Sundering the Union

Karlysymon

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Mar 18, 2017
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.....I mean, if the marriage isn't working, divorce should be a very real option.
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When the country of Sudan was broken into two, John Kerry was widely reported as having said that the USA midwifed the birth of the new (South Sudan) nation. I trust that he and the rest of the Biden team will re-employ those skills and play midwife when the birthing pangs hit the Union as he & Co. ram through the Great Reset Agenda.

Discussion on the fallout, ramifications, links to secession/separatism are welcome as well as predictive programming in the form of those conspicuous maps that pop up in movies and tv shows.
 






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Karlysymon

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DesertRose originally posted this 2019 article in another thread and the Xbox video.

 






Aero

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I never played "Shattered Union," but it sounds pretty wild from that clip.

The Republic of Texas is way too out there, even for me. Especially given Texas is under a state of emergency right now over the type of snow everyone else deals with fine. Now maybe they can spin it as some reason to succeed, but right now, Texas looks weak as hell.

People are dying, and politicians in Texas are just like, eh, whatever. Freezing to death and carbon monoxide poisoning aren't horrible ways to die. Not a big deal when it happens to your constituents. The apathy on display is galling, and that's putting it lightly.
 






Karlysymon

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An article published on Wednesday in The Nation presents a thorough case for a “blue-state secession,” claiming it is “the only way to ensure democracy and equal justice” for all citizens.

The essay, penned by writer and CUNY Professor Nathan Newman and titled “The Case for Blue-State Secession,” claims that despite “demands for secession by red-state leaders and conservative commentators” it is actually blue states that possess “the real case” for secession.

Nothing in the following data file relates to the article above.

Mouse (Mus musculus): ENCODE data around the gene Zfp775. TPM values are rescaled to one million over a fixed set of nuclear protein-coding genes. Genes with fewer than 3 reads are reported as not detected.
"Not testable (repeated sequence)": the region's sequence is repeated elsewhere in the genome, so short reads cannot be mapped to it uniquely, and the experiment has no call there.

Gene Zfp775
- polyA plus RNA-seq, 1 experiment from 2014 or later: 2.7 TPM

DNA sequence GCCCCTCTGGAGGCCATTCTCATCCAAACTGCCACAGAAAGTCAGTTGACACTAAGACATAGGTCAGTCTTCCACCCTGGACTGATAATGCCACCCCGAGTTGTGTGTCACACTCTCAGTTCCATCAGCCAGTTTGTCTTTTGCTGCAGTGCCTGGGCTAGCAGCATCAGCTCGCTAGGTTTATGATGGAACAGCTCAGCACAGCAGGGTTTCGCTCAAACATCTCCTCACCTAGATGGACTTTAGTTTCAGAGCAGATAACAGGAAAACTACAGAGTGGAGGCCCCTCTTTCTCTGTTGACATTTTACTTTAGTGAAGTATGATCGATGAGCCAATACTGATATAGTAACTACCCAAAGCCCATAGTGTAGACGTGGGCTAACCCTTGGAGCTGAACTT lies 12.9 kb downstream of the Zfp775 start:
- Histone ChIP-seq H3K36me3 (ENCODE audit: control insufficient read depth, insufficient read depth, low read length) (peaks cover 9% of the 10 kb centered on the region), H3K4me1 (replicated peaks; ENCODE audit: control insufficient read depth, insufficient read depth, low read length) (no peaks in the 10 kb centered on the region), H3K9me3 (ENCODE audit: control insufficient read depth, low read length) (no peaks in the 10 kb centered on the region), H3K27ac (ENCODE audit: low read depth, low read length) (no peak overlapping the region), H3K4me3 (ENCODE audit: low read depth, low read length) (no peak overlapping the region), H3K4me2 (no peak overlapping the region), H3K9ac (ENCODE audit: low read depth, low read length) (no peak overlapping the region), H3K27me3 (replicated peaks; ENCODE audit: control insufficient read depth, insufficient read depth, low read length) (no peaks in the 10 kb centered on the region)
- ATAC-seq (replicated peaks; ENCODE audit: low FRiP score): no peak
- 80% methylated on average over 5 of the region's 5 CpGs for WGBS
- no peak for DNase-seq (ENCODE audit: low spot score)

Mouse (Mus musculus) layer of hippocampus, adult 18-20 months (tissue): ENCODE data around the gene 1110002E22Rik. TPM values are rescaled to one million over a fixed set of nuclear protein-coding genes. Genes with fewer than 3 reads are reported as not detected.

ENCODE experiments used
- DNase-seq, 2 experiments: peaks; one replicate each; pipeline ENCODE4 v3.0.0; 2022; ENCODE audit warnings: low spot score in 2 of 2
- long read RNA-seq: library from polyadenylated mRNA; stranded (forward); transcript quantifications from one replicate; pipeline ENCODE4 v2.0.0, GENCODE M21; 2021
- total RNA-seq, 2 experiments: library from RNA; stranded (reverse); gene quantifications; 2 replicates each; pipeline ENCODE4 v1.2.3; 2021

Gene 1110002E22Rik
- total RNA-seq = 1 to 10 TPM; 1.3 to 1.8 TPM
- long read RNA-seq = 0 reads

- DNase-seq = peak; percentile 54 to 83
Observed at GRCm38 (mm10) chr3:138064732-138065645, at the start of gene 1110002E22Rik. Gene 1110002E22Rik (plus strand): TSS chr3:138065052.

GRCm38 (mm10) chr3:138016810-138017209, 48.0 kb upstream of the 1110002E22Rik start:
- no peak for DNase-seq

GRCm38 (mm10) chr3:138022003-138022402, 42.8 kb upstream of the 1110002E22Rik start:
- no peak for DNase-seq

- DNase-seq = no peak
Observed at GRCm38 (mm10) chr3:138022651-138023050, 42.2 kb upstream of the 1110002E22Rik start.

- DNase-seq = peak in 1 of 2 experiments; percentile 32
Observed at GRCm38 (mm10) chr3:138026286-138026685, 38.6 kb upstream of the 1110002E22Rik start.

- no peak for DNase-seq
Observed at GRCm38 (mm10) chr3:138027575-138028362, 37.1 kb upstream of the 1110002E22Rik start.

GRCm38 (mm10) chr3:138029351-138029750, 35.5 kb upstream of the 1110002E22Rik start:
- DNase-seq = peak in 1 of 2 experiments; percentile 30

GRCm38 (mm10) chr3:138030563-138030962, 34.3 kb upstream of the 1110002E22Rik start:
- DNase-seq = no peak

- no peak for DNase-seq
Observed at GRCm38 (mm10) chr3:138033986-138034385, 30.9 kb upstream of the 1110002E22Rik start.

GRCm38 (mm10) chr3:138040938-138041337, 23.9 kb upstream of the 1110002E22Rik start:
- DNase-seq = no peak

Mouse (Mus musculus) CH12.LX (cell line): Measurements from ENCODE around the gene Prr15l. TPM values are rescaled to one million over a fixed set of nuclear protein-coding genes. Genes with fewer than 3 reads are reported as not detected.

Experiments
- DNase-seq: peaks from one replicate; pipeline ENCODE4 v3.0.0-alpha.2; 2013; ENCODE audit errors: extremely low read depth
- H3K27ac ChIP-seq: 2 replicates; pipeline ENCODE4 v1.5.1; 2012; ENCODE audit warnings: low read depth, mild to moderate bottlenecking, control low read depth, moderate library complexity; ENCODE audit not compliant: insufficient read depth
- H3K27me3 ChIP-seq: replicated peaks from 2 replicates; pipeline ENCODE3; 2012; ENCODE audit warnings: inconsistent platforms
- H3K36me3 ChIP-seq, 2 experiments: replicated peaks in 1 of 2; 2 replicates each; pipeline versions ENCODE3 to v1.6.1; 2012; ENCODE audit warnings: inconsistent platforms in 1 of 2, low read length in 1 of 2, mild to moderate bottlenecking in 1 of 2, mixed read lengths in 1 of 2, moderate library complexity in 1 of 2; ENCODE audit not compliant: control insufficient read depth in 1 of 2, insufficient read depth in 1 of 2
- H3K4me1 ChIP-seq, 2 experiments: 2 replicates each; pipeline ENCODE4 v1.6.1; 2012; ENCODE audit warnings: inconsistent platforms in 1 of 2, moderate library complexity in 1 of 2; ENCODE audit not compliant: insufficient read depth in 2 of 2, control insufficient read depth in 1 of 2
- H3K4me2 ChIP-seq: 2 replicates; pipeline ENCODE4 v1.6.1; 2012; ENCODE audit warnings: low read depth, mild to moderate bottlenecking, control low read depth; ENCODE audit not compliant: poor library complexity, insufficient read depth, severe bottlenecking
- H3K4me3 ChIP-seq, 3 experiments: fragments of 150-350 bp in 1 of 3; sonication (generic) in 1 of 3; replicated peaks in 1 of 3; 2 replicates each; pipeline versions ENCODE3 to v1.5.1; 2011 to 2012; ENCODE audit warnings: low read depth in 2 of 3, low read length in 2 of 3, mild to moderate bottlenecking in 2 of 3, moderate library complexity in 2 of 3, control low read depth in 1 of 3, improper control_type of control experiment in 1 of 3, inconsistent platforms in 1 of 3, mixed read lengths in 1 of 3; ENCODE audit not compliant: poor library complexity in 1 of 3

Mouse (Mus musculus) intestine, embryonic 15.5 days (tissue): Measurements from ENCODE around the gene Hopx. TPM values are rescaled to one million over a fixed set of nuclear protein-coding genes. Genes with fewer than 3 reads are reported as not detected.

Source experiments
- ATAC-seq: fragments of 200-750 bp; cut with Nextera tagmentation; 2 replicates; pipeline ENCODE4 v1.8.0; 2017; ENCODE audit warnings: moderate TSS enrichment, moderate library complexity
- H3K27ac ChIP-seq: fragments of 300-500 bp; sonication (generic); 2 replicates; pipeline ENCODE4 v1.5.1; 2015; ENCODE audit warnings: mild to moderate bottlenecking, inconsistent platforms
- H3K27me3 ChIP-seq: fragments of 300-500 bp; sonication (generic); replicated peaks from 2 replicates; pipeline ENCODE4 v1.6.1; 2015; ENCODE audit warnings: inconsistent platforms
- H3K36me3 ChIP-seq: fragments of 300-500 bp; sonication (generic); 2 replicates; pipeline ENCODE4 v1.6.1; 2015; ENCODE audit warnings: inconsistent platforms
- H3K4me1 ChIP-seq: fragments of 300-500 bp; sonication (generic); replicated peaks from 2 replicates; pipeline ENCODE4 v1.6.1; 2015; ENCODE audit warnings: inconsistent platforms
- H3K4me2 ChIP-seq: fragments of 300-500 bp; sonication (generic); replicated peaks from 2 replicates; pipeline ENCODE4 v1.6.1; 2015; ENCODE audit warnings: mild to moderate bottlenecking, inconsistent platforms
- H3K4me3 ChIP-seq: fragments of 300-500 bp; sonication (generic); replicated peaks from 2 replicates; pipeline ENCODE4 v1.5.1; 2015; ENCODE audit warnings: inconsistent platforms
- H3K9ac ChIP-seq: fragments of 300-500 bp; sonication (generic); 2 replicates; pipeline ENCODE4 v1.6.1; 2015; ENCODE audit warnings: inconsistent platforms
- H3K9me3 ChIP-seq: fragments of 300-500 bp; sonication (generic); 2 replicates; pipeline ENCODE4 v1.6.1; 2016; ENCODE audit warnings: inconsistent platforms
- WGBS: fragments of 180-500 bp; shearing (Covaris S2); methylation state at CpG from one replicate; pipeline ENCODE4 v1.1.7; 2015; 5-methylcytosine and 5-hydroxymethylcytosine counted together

Newman explains that American politics “systematically tilts money and power to smaller and more conservative states” which undermines “the interests of the majority of the population.”

He adds that “[o]ur current constitutional arrangements are not just undemocratic; they starve blue states financially, deny human rights to their residents, and repeatedly undermine local policy innovation,” before referencing GOP candidates who “took the presidency,” or came close to doing so, despite losing the popular vote; and a Senate controlled by “a minority of the population” filling the Supreme Court “with a supermajority of Republican justices.”

“Given the undemocratic power of the Senate to entrench its own minority rule, the threat of secession is the only viable route to restoring democracy and equal justice, not just for blue-state residents but for Americans in all 50 states who are hurt by our undemocratic political system,” he writes.

Referring to the COVID-19 pandemic, Newman claims that it has:

…transformed an ongoing political irritant into a murderous political indifference that we can no longer ignore,” before noting that a “disparity in Covid relief reflects the broader reality that many blue states send far more in taxes to the federal government than they receive back in public services or other government funding.
Claiming the current political system “converts right-wing bias in political power into economic transfers that undermine blue states,” Newman writes that it is “not accidental.”

Lately, there has been so much frustration with the last election and the direction of our country that some Trump supporters have been talking about “secession.” Many conservatives and libertarians are asking if it makes sense for certain states to leave the union the way South Carolina left in 1860, after the election of Abraham Lincoln as president of the United States.


Whether it makes “sense” or not, we can be assured that it will not happen. Although the South Carolina state legislature voted in November of 1860 to initiate the process of secession, no state legislature would do that today. This is because most modern state legislatures, even conservative ones, do not have many members who are angry enough at the federal government to support seceding from it.

Never forget that many individual state legislators are professional politicians. They may disagree with some of the policies that flow from Washington D.C., but they are not angry enough to vote for secession, and that is what is required to secede, anger. While an official secession will not happen, there will be a different type. In fact, it has already started in our country.

Instead of state legislatures, dominated by urban dwellers, voting for secession, Americans who live in rural and some suburban areas are executing a secession of their own. They are disassociating themselves from the lifestyles, cultural mores, laws, and self-inflicted wounds exhibited in our large cities.
 






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